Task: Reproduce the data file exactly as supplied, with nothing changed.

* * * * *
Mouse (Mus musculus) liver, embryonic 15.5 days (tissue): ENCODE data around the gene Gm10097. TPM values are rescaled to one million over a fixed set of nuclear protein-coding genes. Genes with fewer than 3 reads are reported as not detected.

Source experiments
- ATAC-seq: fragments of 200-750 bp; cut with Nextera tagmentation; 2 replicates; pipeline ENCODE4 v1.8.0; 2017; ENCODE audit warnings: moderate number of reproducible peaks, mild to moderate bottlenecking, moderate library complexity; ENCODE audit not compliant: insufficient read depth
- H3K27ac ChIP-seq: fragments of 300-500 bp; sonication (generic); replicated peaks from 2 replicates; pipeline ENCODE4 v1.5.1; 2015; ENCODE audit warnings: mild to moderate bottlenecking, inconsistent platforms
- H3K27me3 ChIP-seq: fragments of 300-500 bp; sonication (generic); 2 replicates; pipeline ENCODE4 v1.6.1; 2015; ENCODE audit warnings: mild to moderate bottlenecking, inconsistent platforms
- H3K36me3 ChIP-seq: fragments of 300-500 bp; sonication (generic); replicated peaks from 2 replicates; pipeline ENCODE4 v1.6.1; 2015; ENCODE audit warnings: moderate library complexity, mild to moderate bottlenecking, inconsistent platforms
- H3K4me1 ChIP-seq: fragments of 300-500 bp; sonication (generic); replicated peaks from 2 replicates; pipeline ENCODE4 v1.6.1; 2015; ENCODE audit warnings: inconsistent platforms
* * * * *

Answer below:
Mouse (Mus musculus) liver, embryonic 15.5 days (tissue): ENCODE data around the gene Gm10097. TPM values are rescaled to one million over a fixed set of nuclear protein-coding genes. Genes with fewer than 3 reads are reported as not detected.

Source experiments
- ATAC-seq: fragments of 200-750 bp; cut with Nextera tagmentation; 2 replicates; pipeline ENCODE4 v1.8.0; 2017; ENCODE audit warnings: moderate number of reproducible peaks, mild to moderate bottlenecking, moderate library complexity; ENCODE audit not compliant: insufficient read depth
- H3K27ac ChIP-seq: fragments of 300-500 bp; sonication (generic); replicated peaks from 2 replicates; pipeline ENCODE4 v1.5.1; 2015; ENCODE audit warnings: mild to moderate bottlenecking, inconsistent platforms
- H3K27me3 ChIP-seq: fragments of 300-500 bp; sonication (generic); 2 replicates; pipeline ENCODE4 v1.6.1; 2015; ENCODE audit warnings: mild to moderate bottlenecking, inconsistent platforms
- H3K36me3 ChIP-seq: fragments of 300-500 bp; sonication (generic); replicated peaks from 2 replicates; pipeline ENCODE4 v1.6.1; 2015; ENCODE audit warnings: moderate library complexity, mild to moderate bottlenecking, inconsistent platforms
- H3K4me1 ChIP-seq: fragments of 300-500 bp; sonication (generic); replicated peaks from 2 replicates; pipeline ENCODE4 v1.6.1; 2015; ENCODE audit warnings: inconsistent platforms